On April 3, 2013 Rutgers University President Robert Barchi fired Mike Rice, the University’s men’s basketball head coach. Rice lost his job after a video that portrayed him in a negative manner became public. In the video the Rutgers coach is seen shoving and kicking his players. The graphic video shows Rice hurling basketballs at the heads and
sensitive areas of his players. Barely audible though clearly discernible Coach Rice is heard uttering homophobic slurs at his players. No one can argue with the fact that parents of the players entrusted their child’s well-being to Coach Rice and Rutgers. Based upon this video it seems that he abused their trust. The parents’ and public’s outrage to the images and sounds on the video is understandable. Coach Rice overstepped himself and his actions were deplorable.
In complete fairness to Mike Rice all of the facts surrounding the making of the video are not publicly known. I believe that we should reserve final judgment on Mike Rice’s behavior until more facts are known. The video seems to have been filmed during one of Rutgers’s practices. How coach Rice ran his other practices has not been publicly discussed.
Yet, University President Barchi, who announced the firing, only viewed the tape recently. For six months he knew about its existence, but never watched it. At the press conference President Barchi stated that Rice’s behavior was totally unacceptable. The parents of the players, the general public and pundits are within their rights to demand an explanation as to why it took so long to terminate Rice’s employment and why the President had not immediately viewed the video. I am not one of these people. It is my belief that Rice’s termination was a breach of contract on the part of the University; consequently, he should not have been fired.
Once Rutgers’ AD became aware of the video and Rice’s behavior in it, he followed established procedure and took the matter all the way up the chain of command and responsibility. President Barchi and AD Pernetti ordered a complete investigation of the matter. Inside and external legal counsel were directed to research the legal issues. A private investigator was hired to thoroughly investigate the facts. After receiving legal opinions from legal counsel(s) and the investigator’s report President Barchi and AD Pernetti deliberated and decided not to fire Coach Rice. Instead they opted to suspend him for three games, fine him $75,000, order him to anger management classes and put him on no tolerances to future infractions. The public is not aware of the details of the specific reports and findings, upon which this decision was based. It is safe to assume that Coach Rice had to sign off on his punishment. Did Rice adhere to the terms of his continued employment as head basketball coach? From what I know; he did. Rutgers had to have breached this agreement when it fired him based solely on public pressure to do so.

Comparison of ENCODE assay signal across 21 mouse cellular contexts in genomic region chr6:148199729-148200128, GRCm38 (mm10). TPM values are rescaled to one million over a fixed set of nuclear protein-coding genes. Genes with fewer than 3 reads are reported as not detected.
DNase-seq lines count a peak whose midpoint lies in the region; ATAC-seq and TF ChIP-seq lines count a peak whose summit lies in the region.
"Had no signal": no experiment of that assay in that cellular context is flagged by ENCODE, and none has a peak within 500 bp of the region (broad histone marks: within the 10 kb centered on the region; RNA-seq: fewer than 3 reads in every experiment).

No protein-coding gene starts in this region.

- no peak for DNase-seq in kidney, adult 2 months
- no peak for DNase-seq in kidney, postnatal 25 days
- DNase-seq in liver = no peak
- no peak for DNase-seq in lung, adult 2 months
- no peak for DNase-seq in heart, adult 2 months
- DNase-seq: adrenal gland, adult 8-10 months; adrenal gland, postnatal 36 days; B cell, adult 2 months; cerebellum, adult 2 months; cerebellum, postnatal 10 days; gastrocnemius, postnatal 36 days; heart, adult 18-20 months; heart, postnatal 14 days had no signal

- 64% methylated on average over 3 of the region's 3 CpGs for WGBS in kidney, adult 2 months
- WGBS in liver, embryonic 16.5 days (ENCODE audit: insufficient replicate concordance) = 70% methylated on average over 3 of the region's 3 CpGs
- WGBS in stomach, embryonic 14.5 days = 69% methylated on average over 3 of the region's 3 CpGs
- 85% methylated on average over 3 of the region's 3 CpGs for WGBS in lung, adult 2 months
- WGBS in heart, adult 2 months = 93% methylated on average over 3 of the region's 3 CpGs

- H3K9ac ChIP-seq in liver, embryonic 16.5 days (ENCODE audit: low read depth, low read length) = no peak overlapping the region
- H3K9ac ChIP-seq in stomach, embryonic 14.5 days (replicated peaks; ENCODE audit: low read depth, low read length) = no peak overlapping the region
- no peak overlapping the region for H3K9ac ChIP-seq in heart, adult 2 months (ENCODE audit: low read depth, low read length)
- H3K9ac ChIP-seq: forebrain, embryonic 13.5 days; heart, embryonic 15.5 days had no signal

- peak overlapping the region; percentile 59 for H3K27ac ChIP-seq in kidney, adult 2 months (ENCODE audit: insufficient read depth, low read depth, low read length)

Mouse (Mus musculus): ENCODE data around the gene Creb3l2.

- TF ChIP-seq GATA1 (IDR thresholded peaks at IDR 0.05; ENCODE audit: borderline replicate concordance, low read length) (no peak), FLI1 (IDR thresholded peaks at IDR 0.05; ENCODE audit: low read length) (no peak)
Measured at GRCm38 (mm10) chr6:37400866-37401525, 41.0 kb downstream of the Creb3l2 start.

Most commentators and legal experts believe that the University had the right, though not under any obligation to do so, to end Rice’s employed after learning of and confirming the incidents captured by the video. If after an administrative preceding it would have been determined that Rice’s actions violated the University’s policy against intimidation and harassment or had brought shame and disgrace to the University he could have been fired. It appears that the hearing was not held. I think the University signed a consent agreement with Coach Rice that resolved the matter. The University probably reached this agreement only after no current player complained about Rice’s actions or behavior.
The firing of Rice did not quell the uproar over the video. There came calls for AD Tim Pernetti to resign or be fired. I believe that the AD handled the entire matter correctly. The decision to keep Rice was a deliberate and well-reasoned. Whether AD Pernetti technically resigned or was fired might be decided in a court of law, but is not addressed in this post. Suffice it to say; Tim Pernetti is out as AD. Also John B. Wolf, Rutgers’ interim senor vice president and general counsel who recommended Rice’s suspension is also gone. Coach Rice, AD Pernetti and Attorney Wolf all received severance packages upon leaving their positions. I wonder if the severance packages received by the men were not given in exchange for releases not to sue the University and/or buyouts of their employment contracts.
The news media and the public talk about Coach Rice in mostly negative terms. He is described as being brusque, short-tempered and simply out of control. While watching Robert Morris’ and Rutgers’ basketball teams in action I noticed that Rice was always very animated in his gestures while coaching. He was constantly yelling at someone. Just watching Mike Rice coach made my blood pressure rise. How he controlled his is something I would like to know.
Robert Morris conducted an internal investigation of Rice’s tenure as its coach. The investigation revealed that the players and staff at the school viewed him differently than the man in the video. According to those interviewed the Rice that appeared in the video is not the same man who ran the Robert Morris’ basketball team. The New York Times reported that those interviewed said that he ran a disciplined program while trying to foster a familial atmosphere. Players and staff recalled that while at Robert Morris Coach Rice used boorish language though never homophobic or egregiously offensive. Only one person interviewed, who had transferred from the school, complained about Rice’s behavior. Unfortunately for Rutgers and its players Mike Rice was a very different person than the man who coached at Robert Morris.